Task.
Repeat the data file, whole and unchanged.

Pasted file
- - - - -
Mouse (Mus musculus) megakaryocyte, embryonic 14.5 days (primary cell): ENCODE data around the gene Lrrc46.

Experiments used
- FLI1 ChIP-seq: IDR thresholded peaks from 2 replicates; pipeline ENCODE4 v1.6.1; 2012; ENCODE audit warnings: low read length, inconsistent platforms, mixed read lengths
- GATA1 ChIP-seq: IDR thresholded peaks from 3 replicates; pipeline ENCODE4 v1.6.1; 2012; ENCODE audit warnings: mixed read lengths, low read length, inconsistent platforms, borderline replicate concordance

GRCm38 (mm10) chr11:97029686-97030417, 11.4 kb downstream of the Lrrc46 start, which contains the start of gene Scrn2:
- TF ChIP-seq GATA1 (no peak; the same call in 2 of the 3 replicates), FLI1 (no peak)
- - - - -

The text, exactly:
Mouse (Mus musculus) megakaryocyte, embryonic 14.5 days (primary cell): ENCODE data around the gene Lrrc46.

Experiments used
- FLI1 ChIP-seq: IDR thresholded peaks from 2 replicates; pipeline ENCODE4 v1.6.1; 2012; ENCODE audit warnings: low read length, inconsistent platforms, mixed read lengths
- GATA1 ChIP-seq: IDR thresholded peaks from 3 replicates; pipeline ENCODE4 v1.6.1; 2012; ENCODE audit warnings: mixed read lengths, low read length, inconsistent platforms, borderline replicate concordance

GRCm38 (mm10) chr11:97029686-97030417, 11.4 kb downstream of the Lrrc46 start, which contains the start of gene Scrn2:
- TF ChIP-seq GATA1 (no peak; the same call in 2 of the 3 replicates), FLI1 (no peak)